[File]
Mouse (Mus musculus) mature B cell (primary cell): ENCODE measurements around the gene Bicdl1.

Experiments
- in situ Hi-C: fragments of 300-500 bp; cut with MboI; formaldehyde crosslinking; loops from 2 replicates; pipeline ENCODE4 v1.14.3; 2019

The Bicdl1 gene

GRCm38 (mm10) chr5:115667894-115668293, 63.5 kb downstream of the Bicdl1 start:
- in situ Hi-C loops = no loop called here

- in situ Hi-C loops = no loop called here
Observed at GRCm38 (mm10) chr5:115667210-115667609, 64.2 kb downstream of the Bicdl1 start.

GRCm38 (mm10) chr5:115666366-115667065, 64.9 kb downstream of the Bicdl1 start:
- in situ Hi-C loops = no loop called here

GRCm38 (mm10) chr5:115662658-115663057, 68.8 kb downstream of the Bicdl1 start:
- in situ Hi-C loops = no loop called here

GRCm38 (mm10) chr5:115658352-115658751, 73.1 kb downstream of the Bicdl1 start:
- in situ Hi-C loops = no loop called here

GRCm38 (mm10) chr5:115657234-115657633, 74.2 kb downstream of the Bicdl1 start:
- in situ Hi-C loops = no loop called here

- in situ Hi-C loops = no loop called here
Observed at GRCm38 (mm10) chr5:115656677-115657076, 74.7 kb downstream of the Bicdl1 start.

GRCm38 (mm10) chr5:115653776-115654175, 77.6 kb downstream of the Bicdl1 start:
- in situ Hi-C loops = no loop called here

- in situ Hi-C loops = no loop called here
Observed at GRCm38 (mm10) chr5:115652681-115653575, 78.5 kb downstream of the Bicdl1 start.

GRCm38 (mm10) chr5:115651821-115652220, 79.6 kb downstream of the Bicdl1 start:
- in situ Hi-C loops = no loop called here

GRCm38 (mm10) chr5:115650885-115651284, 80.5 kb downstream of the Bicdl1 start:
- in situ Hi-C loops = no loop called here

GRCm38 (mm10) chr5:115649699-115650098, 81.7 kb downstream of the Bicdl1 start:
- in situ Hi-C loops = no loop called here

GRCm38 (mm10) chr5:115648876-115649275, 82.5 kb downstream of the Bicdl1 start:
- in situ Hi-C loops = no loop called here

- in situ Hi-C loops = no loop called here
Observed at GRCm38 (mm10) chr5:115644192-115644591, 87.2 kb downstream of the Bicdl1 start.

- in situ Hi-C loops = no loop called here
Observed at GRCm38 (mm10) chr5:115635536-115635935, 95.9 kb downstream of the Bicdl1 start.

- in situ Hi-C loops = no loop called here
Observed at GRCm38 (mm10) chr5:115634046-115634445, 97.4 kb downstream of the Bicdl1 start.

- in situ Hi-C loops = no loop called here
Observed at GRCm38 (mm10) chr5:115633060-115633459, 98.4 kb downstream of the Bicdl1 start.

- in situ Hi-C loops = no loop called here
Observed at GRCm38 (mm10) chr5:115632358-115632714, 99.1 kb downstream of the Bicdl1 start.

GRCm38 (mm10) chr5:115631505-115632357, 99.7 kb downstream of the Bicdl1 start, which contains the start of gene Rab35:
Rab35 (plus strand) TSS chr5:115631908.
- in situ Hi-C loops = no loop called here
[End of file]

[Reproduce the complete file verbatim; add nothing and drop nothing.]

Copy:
Mouse (Mus musculus) mature B cell (primary cell): ENCODE measurements around the gene Bicdl1.

Experiments
- in situ Hi-C: fragments of 300-500 bp; cut with MboI; formaldehyde crosslinking; loops from 2 replicates; pipeline ENCODE4 v1.14.3; 2019

The Bicdl1 gene

GRCm38 (mm10) chr5:115667894-115668293, 63.5 kb downstream of the Bicdl1 start:
- in situ Hi-C loops = no loop called here

- in situ Hi-C loops = no loop called here
Observed at GRCm38 (mm10) chr5:115667210-115667609, 64.2 kb downstream of the Bicdl1 start.

GRCm38 (mm10) chr5:115666366-115667065, 64.9 kb downstream of the Bicdl1 start:
- in situ Hi-C loops = no loop called here

GRCm38 (mm10) chr5:115662658-115663057, 68.8 kb downstream of the Bicdl1 start:
- in situ Hi-C loops = no loop called here

GRCm38 (mm10) chr5:115658352-115658751, 73.1 kb downstream of the Bicdl1 start:
- in situ Hi-C loops = no loop called here

GRCm38 (mm10) chr5:115657234-115657633, 74.2 kb downstream of the Bicdl1 start:
- in situ Hi-C loops = no loop called here

- in situ Hi-C loops = no loop called here
Observed at GRCm38 (mm10) chr5:115656677-115657076, 74.7 kb downstream of the Bicdl1 start.

GRCm38 (mm10) chr5:115653776-115654175, 77.6 kb downstream of the Bicdl1 start:
- in situ Hi-C loops = no loop called here

- in situ Hi-C loops = no loop called here
Observed at GRCm38 (mm10) chr5:115652681-115653575, 78.5 kb downstream of the Bicdl1 start.

GRCm38 (mm10) chr5:115651821-115652220, 79.6 kb downstream of the Bicdl1 start:
- in situ Hi-C loops = no loop called here

GRCm38 (mm10) chr5:115650885-115651284, 80.5 kb downstream of the Bicdl1 start:
- in situ Hi-C loops = no loop called here

GRCm38 (mm10) chr5:115649699-115650098, 81.7 kb downstream of the Bicdl1 start:
- in situ Hi-C loops = no loop called here

GRCm38 (mm10) chr5:115648876-115649275, 82.5 kb downstream of the Bicdl1 start:
- in situ Hi-C loops = no loop called here

- in situ Hi-C loops = no loop called here
Observed at GRCm38 (mm10) chr5:115644192-115644591, 87.2 kb downstream of the Bicdl1 start.

- in situ Hi-C loops = no loop called here
Observed at GRCm38 (mm10) chr5:115635536-115635935, 95.9 kb downstream of the Bicdl1 start.

- in situ Hi-C loops = no loop called here
Observed at GRCm38 (mm10) chr5:115634046-115634445, 97.4 kb downstream of the Bicdl1 start.

- in situ Hi-C loops = no loop called here
Observed at GRCm38 (mm10) chr5:115633060-115633459, 98.4 kb downstream of the Bicdl1 start.

- in situ Hi-C loops = no loop called here
Observed at GRCm38 (mm10) chr5:115632358-115632714, 99.1 kb downstream of the Bicdl1 start.

GRCm38 (mm10) chr5:115631505-115632357, 99.7 kb downstream of the Bicdl1 start, which contains the start of gene Rab35:
Rab35 (plus strand) TSS chr5:115631908.
- in situ Hi-C loops = no loop called here